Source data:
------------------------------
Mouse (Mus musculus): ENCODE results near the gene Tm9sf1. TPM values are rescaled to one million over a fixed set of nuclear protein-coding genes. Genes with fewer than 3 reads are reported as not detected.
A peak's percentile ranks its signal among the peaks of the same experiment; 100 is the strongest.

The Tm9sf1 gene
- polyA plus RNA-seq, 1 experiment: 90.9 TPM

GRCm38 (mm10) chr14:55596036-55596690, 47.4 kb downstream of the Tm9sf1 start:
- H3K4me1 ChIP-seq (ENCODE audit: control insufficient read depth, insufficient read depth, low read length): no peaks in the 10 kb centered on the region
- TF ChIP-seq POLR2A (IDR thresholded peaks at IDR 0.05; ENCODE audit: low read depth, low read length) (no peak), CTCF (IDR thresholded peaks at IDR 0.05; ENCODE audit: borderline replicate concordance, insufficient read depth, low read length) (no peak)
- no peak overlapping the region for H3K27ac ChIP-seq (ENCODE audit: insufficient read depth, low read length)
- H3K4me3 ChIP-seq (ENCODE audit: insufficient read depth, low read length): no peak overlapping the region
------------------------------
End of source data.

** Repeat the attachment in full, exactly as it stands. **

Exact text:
Mouse (Mus musculus): ENCODE results near the gene Tm9sf1. TPM values are rescaled to one million over a fixed set of nuclear protein-coding genes. Genes with fewer than 3 reads are reported as not detected.
A peak's percentile ranks its signal among the peaks of the same experiment; 100 is the strongest.

The Tm9sf1 gene
- polyA plus RNA-seq, 1 experiment: 90.9 TPM

GRCm38 (mm10) chr14:55596036-55596690, 47.4 kb downstream of the Tm9sf1 start:
- H3K4me1 ChIP-seq (ENCODE audit: control insufficient read depth, insufficient read depth, low read length): no peaks in the 10 kb centered on the region
- TF ChIP-seq POLR2A (IDR thresholded peaks at IDR 0.05; ENCODE audit: low read depth, low read length) (no peak), CTCF (IDR thresholded peaks at IDR 0.05; ENCODE audit: borderline replicate concordance, insufficient read depth, low read length) (no peak)
- no peak overlapping the region for H3K27ac ChIP-seq (ENCODE audit: insufficient read depth, low read length)
- H3K4me3 ChIP-seq (ENCODE audit: insufficient read depth, low read length): no peak overlapping the region